ALEX Colvin has been working towards this moment for most of his life.
The 16-year-old received the Queen's Scout Award, which is the highest honour a venturer scout can receive, on Saturday night.
It might not sound like a long time, but Alex has been a scout since he was six, which is almost three times longer than the average person stays in a job, according to Forbes magazine.
"For me it's sort of the epitome of my scouting career, it's all been building up to that award,” Alex said.
"It was kind of like an early present, because they told me five days before Christmas.
"Being a Queen's Scout is the only publicly recognised award you can achieve in scouting ... they say being a Queen's Scout can be the difference between getting a job and not getting a job.”
The Caboolture Scout Group also recognised two joey scouts with Promise Challenge Badges and three cub scouts with Grey Wolf Awards.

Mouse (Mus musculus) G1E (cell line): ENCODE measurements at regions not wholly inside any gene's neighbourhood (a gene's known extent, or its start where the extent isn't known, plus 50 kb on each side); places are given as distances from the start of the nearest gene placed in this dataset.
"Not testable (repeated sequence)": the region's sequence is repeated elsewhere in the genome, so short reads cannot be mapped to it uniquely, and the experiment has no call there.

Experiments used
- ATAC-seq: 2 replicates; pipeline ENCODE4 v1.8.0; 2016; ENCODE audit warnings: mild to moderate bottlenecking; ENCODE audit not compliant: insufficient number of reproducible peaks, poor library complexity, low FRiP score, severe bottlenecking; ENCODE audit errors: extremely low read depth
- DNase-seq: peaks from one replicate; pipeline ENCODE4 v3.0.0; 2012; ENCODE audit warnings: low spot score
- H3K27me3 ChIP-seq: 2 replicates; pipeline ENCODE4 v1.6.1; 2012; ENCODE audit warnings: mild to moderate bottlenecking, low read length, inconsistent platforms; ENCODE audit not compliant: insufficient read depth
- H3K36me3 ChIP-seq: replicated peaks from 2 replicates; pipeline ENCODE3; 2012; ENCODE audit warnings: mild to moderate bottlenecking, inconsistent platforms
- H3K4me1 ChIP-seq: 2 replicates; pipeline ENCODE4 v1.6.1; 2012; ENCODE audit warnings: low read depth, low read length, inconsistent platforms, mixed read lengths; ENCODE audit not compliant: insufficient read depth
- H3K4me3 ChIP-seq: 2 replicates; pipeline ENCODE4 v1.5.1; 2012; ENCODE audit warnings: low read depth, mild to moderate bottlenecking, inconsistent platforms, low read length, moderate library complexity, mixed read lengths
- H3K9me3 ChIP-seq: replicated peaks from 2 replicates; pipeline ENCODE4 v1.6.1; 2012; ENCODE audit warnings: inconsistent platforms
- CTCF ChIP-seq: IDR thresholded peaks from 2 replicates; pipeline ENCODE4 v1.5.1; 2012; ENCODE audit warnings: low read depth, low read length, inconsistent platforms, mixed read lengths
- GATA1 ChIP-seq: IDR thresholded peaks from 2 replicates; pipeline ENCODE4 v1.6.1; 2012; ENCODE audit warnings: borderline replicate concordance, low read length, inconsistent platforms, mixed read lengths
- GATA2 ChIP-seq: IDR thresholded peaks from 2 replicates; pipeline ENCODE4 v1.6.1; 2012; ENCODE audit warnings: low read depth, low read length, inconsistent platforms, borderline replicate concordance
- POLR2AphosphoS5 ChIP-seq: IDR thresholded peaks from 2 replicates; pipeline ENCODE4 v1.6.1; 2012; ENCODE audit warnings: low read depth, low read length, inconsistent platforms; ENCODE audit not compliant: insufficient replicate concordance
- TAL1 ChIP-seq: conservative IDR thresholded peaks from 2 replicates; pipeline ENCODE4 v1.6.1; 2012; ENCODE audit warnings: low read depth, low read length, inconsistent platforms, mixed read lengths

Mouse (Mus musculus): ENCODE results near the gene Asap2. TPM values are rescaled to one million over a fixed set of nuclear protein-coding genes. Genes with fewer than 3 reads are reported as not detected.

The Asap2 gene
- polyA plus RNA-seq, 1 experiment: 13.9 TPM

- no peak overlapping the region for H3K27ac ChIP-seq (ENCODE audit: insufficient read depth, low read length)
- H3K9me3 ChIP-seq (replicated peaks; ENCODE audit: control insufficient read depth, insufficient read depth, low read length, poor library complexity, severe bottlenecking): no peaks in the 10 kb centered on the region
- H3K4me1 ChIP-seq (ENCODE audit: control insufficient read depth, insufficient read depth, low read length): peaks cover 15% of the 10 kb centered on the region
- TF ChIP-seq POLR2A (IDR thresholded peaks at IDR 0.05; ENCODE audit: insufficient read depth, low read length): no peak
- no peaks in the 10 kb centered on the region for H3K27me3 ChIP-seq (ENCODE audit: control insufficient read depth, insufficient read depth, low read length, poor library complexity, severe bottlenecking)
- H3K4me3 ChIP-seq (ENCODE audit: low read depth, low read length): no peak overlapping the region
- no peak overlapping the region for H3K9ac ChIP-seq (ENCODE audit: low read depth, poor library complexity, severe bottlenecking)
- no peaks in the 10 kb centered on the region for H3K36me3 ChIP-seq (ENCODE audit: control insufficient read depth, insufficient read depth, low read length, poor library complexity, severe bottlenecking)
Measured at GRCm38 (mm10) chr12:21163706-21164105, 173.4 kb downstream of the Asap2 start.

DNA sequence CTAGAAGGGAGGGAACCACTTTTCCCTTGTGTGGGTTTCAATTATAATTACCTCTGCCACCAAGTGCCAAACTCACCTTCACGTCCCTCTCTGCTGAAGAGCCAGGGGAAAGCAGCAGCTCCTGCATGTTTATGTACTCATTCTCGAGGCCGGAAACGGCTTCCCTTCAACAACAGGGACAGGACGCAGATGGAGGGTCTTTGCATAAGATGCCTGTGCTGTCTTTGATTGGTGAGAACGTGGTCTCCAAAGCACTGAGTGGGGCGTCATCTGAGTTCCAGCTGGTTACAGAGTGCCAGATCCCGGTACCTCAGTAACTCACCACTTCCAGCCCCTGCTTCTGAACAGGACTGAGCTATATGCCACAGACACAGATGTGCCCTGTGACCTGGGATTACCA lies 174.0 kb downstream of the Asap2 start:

It was a unique ceremony because normally Queen's Scouts have their own separate presentation, but Alex said he'd much rather enjoy the ceremony with others.
"In the past in the Queen's Scout ceremony is just that, but I think it's better to have it the way we did as a group celebration,” he said.
"It's just a time to gather and acknowledge the efforts of the youth members and their badge work.
"I think it's also very good for the other youth members to see that, to see the recognition and it inspires them to say, 'oh Billy did that, maybe I could do that'.”
Alex has no intention of resting on his laurels as he pushes for the Endeavour Award, which he plans to achieve through 80 hours of bush walking.
He said his time in scouts had put him in good stead for his adult life.
"I've definitively learnt a lot,” he said.
"How to be a leader is definitely something that is a reoccurring theme as I've gone along.
"It's full of skills that are easily transferable into workplace and everyday life as a proactive person.”
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